There are approximately 19,500 offenders under supervision by Nevada's Parole and Probation Division, about 2,000 of them live in Reno. The new Reno Day Reporting Center hopes to give the non-violent parolees a chance at rehabilitation rather than incarceration. 

Eric Estepa, DPS Sergeant explains, "We'll be providing counseling, family parenting skills, GED services, job skills, training to our offenders who are high-risk." Those at high risk for repeat offenses include those failing drug tests, not attending mandated counseling for substance abuse, or not taking GED courses as instructed by their parole officers. 

The Reporting Day Center will now act as their intermediate sanction if they violate their parole terms. Estepa says, "Instead of throwing those offenders back in custody, pending revocation proceedings with the parole board or courts, we can go ahead and refer those offenders here."

The program is free to offenders, who will be working with case managers for anything from job preparation to resume building to GED prep. Depending on a case-by-case basis, Estepa says this program could last them anywhere from just a few weeks to just under a year.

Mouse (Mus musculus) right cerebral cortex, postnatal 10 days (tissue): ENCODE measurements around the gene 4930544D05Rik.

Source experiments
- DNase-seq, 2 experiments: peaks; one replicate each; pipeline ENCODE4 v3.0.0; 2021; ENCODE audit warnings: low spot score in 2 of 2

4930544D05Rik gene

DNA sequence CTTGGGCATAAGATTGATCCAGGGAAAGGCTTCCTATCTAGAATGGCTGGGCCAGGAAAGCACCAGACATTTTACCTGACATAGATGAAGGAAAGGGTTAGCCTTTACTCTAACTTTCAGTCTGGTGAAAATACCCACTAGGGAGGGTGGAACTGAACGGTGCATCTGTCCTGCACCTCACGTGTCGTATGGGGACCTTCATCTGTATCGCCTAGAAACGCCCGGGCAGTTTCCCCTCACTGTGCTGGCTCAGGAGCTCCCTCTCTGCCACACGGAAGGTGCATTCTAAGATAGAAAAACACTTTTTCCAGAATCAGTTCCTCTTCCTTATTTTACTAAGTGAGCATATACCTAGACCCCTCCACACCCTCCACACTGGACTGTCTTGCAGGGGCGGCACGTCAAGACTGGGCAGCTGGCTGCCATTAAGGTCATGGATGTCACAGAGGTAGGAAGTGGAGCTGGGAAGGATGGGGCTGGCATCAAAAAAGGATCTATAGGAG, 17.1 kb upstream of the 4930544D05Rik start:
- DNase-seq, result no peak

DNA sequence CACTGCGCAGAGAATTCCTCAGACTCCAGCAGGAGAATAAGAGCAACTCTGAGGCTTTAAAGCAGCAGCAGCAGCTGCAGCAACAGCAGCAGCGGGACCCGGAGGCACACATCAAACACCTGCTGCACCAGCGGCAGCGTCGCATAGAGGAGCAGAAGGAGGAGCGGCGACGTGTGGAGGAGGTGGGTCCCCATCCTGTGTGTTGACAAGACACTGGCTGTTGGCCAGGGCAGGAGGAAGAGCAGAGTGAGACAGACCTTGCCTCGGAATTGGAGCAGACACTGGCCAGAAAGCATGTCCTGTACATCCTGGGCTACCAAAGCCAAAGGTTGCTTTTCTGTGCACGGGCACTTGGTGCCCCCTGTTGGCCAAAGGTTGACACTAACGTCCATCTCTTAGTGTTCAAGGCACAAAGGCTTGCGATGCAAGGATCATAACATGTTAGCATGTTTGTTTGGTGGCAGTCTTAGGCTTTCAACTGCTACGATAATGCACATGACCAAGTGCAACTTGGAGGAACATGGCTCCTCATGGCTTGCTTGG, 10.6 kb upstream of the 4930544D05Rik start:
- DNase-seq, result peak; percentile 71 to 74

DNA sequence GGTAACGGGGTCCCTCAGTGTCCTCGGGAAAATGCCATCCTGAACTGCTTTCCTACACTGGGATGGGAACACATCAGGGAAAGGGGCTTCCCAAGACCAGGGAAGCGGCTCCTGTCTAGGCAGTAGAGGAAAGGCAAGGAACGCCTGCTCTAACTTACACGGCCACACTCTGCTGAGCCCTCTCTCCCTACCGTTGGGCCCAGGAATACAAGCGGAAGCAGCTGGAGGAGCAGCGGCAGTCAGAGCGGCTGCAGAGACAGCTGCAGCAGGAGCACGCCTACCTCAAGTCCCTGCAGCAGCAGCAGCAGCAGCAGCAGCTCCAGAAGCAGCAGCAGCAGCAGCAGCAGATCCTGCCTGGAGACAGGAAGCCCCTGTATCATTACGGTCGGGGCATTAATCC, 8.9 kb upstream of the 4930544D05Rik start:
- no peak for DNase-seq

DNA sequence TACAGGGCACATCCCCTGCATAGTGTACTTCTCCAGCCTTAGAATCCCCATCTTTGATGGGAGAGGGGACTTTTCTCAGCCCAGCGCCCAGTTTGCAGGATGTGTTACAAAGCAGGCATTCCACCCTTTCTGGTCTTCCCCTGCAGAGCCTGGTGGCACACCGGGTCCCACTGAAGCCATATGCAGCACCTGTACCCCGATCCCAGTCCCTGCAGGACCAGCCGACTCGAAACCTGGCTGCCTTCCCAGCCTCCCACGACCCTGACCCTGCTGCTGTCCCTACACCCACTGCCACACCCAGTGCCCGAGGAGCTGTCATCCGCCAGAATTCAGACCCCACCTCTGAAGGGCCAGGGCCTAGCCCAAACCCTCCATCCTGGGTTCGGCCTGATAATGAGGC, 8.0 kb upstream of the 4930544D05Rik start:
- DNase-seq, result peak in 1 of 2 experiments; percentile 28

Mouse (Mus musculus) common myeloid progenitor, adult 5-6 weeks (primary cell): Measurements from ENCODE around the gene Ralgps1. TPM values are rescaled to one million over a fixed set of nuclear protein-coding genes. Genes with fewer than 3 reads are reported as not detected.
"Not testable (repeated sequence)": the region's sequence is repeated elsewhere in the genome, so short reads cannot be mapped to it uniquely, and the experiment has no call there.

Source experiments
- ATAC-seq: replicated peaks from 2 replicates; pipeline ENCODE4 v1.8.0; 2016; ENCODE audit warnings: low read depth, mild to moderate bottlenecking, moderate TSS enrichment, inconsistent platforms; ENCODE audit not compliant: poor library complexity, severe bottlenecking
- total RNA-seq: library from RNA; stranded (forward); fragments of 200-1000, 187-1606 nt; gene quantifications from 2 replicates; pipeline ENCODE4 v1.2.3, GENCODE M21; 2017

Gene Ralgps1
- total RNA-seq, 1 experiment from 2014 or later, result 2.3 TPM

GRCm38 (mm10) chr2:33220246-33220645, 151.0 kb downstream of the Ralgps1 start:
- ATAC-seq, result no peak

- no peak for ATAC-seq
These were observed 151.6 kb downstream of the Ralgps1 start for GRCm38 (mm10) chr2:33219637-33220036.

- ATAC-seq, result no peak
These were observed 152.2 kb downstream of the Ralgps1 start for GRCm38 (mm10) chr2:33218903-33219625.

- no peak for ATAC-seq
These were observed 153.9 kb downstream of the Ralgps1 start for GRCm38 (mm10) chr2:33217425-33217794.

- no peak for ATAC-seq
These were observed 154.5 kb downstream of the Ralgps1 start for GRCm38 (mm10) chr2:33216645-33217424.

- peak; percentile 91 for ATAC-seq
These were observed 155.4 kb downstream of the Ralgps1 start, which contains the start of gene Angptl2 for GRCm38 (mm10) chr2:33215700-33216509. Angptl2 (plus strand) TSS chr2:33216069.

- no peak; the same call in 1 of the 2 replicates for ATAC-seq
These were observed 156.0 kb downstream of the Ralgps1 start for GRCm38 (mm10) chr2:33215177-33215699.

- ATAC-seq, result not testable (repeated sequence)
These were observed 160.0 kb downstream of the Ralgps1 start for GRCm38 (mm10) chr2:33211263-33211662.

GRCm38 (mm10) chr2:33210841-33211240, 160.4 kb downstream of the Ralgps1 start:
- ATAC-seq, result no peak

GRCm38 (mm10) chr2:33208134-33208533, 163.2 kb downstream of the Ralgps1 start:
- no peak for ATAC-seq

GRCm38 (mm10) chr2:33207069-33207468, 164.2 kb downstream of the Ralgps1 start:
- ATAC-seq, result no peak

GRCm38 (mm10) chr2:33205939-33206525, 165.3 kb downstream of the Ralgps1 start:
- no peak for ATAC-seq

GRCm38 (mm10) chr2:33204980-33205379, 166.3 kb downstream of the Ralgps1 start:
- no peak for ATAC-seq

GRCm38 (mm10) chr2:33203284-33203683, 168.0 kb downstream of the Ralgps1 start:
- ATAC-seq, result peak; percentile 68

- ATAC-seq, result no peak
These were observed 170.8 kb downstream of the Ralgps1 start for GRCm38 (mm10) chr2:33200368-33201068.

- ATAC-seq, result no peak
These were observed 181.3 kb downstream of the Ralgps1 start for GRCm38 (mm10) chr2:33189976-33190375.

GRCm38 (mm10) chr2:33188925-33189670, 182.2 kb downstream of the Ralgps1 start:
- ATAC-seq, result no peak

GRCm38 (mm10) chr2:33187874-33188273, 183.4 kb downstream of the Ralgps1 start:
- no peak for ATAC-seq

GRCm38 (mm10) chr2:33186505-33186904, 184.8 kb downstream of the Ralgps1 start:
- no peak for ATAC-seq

The center will manage up to 50 cases at once, helping non-violent offenders get back on their feet. Estepa explains eligible participants will not include individuals who are sex-offenders, active gang members or anyone else who may pose a threat. 

Rather than the traditional parole system of checking in with an officer, running drug tests and paying a fee, offenders will get more face time with their case managers. Having this personal contact with more in-depth visits, (with services like anger management and life skills) officials hope this will help drastically reduce repeat offenses. Estepa says, "It's in the hopes they have those tools and skills necessary to become productive members in our community."

The Nevada State Legislature authorized funding for the center, including the flagship center in Las Vegas, during the 2017 legislative session. Officials say they also hope this program will help to reduce the issue of overcrowding in the state's prison system.